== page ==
3 Simple Steps To Overcome Anxiety Induced Procrastination
- Three top tasks for the next day: Before you finish for the day, write down the things that you’d like to get done the next day. Now circle the three most important things on the list. Make these very specific. For example, instead of writing “Get started on the report”, you could write “Have the first draft of the report ready”. Now rank them in the order in which you’d like to get it done and write down an approximate amount of time you expect each of these tasks to take. You see, when you are ready to start in the morning, your mind is ready for action mode, but if you give it the job of deciding WHAT TO DO, it is going to take up precious energy and working memory space, leaving very little of the energy and focus to actually get the job done. However, at the end of the day when your mind is still in work mode, it is far easier to think about what you’d like to get done the next day. And the next morning, you can channel all your enthusiasm into working on the tasks.
- Tackle the anxiety: If things aren’t panning out the way you planned them to, take a few minutes to become aware of the self talk which tries to thrash you. Acknowledge the need behind the anxiety – The need to get things done. Focus on your breath for a few more minutes and ground yourself. Remind yourself that plans getting waylaid is a common occurrence in every one’s life and as long as you are human, it is going to happen once in a while. Ditch the “All or Nothing” thinking that your mind tries to sell you. Remember that if you were to stay calm, you can still achieve a big part of what you set out to do that day. If you notice the anxiety reappearing, schedule 30 minutes of “worry time” towards the evening – a slot of time where you give a free reign to worry and anxiety. And each time you notice anxious thoughts returning, remind your mind that you can do the worrying during the allocated half an hour, not before or after.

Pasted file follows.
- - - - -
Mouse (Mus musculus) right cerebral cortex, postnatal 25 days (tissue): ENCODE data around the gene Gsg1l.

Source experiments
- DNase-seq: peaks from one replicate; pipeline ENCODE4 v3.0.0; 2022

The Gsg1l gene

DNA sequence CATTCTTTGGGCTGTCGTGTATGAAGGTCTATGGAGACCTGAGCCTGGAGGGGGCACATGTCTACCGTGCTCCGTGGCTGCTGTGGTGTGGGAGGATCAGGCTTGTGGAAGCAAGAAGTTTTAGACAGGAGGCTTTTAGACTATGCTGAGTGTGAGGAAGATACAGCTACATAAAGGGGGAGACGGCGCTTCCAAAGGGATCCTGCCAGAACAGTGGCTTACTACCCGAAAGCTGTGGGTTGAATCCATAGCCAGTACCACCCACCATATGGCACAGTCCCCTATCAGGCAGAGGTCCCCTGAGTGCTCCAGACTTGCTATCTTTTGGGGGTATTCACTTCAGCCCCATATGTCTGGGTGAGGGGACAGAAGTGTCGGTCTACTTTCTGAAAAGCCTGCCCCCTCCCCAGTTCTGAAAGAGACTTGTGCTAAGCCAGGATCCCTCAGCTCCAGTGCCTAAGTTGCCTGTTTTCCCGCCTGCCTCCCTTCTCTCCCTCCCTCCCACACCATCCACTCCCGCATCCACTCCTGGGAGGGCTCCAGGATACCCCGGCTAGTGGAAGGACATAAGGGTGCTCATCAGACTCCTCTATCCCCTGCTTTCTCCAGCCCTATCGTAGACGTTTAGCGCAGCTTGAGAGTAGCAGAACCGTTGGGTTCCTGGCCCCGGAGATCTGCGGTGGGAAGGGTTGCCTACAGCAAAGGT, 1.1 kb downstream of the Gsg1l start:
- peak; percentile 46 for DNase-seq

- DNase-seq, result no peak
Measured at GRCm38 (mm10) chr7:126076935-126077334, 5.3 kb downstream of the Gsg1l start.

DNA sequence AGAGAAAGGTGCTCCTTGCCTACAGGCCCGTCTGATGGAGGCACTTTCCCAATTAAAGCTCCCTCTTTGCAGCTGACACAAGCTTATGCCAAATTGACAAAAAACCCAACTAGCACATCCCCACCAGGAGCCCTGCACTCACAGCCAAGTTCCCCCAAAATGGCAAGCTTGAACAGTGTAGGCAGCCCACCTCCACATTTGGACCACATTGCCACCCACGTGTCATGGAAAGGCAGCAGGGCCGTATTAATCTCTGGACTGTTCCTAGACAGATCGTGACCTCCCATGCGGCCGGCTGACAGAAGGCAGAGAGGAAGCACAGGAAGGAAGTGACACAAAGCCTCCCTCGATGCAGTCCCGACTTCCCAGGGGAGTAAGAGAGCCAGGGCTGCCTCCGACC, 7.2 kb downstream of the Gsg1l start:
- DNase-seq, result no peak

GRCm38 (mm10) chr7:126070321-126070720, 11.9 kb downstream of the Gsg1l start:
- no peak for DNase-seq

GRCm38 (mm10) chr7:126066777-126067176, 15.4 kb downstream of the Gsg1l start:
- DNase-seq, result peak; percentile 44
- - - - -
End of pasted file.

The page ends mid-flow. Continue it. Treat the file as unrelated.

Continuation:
- Time your tasks and take breaks: Look at your task list and start with task no 1, with a timer set to half an hour by your side. If your mind comes up with distractive thoughts while you are at the task, note down the thought in your physical or digital notepad so that you can look at it after you have worked on this task for a continuous half an hour. Same applies to any other external distractions you may face. Getting a phone call? Send them a text that you will call them back after half an hour; reminded of an email response you were supposed to send this morning? Jot down a reminder about it on your notepad and get back to the task you were doing. When you have put in a solid half an hour of focus, take a break and do any quick calls or messaging from your notepad list and get back to working on the task for another half an hour with a timer. Keep working with half an hour chunks of time with 5 min breaks in between. This will help your mind remain super focused.
Whether you are a working professional, a student, a consultant, a home maker or an entrepreneur, these steps are applicable to each one of you. Procrastination is not caused by laziness, rather it is the mind’s way of coping with increasing anxiety. The above mentioned steps are healthier ways to overcome anxiety induced procrastination, thus making it possible to take action, and to progress towards your goals.
We hope this article on 3 simple ways to overcome anxiety induced procrastination helps you! Do let us know your thoughts in the comments below! For more articles like this, check out Healthy Reads or tune in to LIVE sessions by our Emotional Wellness Expert Divya Thampi on GOQii Play.